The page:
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Dan Lanning's spring is all about finding the 'right' 'guys' for the Oregon Ducks
Looking for patterns in what we've heard so far this spring from Oregon's second-year head coach.
Sometimes trying to be the site that covers Oregon sports a little differently leads to some great results.
You didn’t see The Oregonian out there running1 the 400 meters at the Prefontaine Classic now, did ya?
However, not every idea works right away.
For instance, through three Oregon spring practices only Dan Lanning has been made available to the media. That will change on Thursday when defensive coordinator Tosh Lupoi and select student-athletes will speak, but so far spring practice for reporters in Eugene has consisted of watching a lot of stretching and listening to a lot of Lanning.
So here’s the brilliant2 idea I had: Transcribe all 26 minutes of Lanning’s three press conferences, run it through one of those word cloud mapping softwares and see if I saw any trends I could whip 800 words out of.
Maybe he singled one player out more than others, or the cloud would give away a hidden secret to the offense, or, well, anything.
But then I uploaded around 6,000 words into this website called FreeWordCloudGenerator.com and quickly remembered that we’re dealing with a true professional of coach speak. Lanning may be one of the youngest coaches in the Power 5, but I’d put him up against Saban when it comes to saying a lot without giving away anything.
Well that’s just a mess. Just a bunch of random football and linking words.
However, you don’t just become a mildly succesful3 independent sports writer without having the chops to make lemonade out of "right" and "guys."
Because finding the right guys on defense has been a theme of this spring so far in Eugene.4
But first, the offense? The Ducks know what they have more or less. Their No. 1 quarterback, running back, receiver and tight end all return.
“It was earn the respect versus he’s earned the respect,” Lanning said Tuesday of the difference in spring 2022 and 2023 for Bo Nix. “So now that leadership role is expected for Bo. We expect him to step up. And he has those traits. He’s been that guy.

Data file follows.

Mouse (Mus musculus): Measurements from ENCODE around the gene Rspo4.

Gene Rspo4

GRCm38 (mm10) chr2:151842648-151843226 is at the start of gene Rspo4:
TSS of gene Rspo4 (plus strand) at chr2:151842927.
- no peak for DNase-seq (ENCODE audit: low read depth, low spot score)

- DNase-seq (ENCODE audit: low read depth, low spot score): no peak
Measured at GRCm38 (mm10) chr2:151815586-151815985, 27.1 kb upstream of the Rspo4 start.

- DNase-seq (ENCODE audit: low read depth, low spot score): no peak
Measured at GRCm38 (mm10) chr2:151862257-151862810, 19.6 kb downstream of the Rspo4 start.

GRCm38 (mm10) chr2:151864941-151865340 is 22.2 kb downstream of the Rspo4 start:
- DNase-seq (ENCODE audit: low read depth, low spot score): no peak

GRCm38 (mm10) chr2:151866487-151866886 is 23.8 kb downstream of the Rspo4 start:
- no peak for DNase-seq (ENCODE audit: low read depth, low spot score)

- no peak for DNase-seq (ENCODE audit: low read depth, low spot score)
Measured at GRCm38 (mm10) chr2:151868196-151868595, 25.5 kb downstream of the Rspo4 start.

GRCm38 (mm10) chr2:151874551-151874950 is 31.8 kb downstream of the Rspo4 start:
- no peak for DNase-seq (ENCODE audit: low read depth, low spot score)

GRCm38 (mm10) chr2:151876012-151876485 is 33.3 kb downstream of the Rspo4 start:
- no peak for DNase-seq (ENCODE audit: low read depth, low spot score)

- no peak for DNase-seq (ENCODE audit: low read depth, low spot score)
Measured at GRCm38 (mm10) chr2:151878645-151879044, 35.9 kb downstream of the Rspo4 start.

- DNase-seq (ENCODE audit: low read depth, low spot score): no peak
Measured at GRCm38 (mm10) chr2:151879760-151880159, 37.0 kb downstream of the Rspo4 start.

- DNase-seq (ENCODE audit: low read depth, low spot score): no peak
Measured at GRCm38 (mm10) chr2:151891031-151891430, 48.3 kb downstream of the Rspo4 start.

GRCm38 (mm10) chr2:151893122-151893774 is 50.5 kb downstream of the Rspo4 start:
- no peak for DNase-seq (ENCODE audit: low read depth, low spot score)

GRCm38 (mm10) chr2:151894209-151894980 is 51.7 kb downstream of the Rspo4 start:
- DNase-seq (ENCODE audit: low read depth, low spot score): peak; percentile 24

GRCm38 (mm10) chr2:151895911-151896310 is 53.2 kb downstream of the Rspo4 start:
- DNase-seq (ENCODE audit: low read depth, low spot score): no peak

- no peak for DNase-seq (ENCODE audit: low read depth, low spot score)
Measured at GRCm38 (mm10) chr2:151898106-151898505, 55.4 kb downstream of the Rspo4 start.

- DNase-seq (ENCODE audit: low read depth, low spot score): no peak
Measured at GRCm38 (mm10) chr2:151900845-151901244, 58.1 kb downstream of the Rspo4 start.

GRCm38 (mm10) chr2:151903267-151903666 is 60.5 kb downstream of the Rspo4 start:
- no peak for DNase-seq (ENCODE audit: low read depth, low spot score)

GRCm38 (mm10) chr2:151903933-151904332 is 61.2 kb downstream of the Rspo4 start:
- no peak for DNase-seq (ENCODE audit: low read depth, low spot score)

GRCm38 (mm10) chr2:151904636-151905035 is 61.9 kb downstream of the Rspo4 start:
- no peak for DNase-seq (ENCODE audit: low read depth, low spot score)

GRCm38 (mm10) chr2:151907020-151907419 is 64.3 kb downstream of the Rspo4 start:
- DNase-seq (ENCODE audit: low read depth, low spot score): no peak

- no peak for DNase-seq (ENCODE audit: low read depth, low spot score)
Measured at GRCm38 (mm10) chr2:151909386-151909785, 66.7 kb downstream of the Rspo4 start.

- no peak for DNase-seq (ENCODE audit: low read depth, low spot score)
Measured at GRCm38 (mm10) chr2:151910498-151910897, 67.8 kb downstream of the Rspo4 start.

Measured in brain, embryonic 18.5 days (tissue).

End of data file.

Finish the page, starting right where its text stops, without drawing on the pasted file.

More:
“Certainly you want the best from your best players, right?”
Last year, Oregon’s best players led an offense that scored more points than any at UO since Marcus Mariota’s Ducks in 2014. The defense, however, had its worst season since 2016 and saw its depth chart turn into a turnstyle this offseason with the departures of Noah Sewell (LB), Justin Flowe (LB), Christian Gonzalez (CB), Bennett Williams (NB), DJ Johnson (Edge) and a host of others to the transfer portal.
And while that wouldn’t seem great on the surface — especially with Gonzalez being talked about as a top-10 pick and Sewell leading the Ducks in tackles three of the last four seasons — Lanning has spent a good portion of his three availabilities talking optimistically about that side of the football, specifically on Tuesday when he spoke about the overall depth and the talent of acquisitions like DE Jordan Burch from South Carolina.
“You talk about changing a defense, it starts with having great guys up front that have the ability to play and have played at a high level,” Lanning said of Burch. “Jordan’s done that … Really excited about what he can do for our team. He has a demeanor about himself and I think when you see him at practice, you see how he moves, it’s like, ‘Ok, that’s what it’s supposed to look like.’
“…I think we have a lot more quality defensive line and DBs who can play. But honest, from top to bottom, I just think there’s more that can play. I’ve said it before, but the more players you can play, the better you’re going to be on defense.”
Lanning’s two recruiting classes as head coach have seen the Ducks finish 16th and ninth nationally, and they’ve specifically loaded up at DB the last two offseasons with the signings of Jalil Tucker, Jahlil Florence and Trejon Williams. Even joining the Ducks this week was athlete Tysheem Johnson, a former four-star recruit and transfer portal add from Ole Miss.
“A guy that's around the ball, you know, makes a lot of plays," Lanning said. "I don't think that we have to look at him exclusively as a nickel. I think he's a guy that has position flexibility that we can use in multiple positions. He's a playmaker who plays with great effort. A physical tackler who has blitz ability. So I think all those things are really appealing."
He might fit in replacing Bennett Williams. Maybe he’s the right guy for Lanning elsewhere on a defense that can make or break Oregon’s chances facing a slate of quarterbacks on the schedule that includes Washington’s Michael Penix Jr., USC’s Caleb Williams, Utah’s Cam Rising and Oregon State’s D.J. Uiagalelei.
The Ducks have some options to work with before the fall. They’re just hoping they’re the right guys to turn the pressure up for a defense that had its least amount of sacks since at least 2000.
“Right now spring ball isn’t about scheme, it’s about playing ball, playing fast, figuring out who can play,” Lanning said. “We still have to figure out who our players our.”
OK, that’s 914 words. I’ll be back with reports this weekend from Will Stein’s first media availability as Oregon’s offensive coordinator on Saturday, along with coverage of the Nike Hoops summit.
— Tyson Alger
The I-5 Corridor
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Again, loose term.
And he sticks the landing.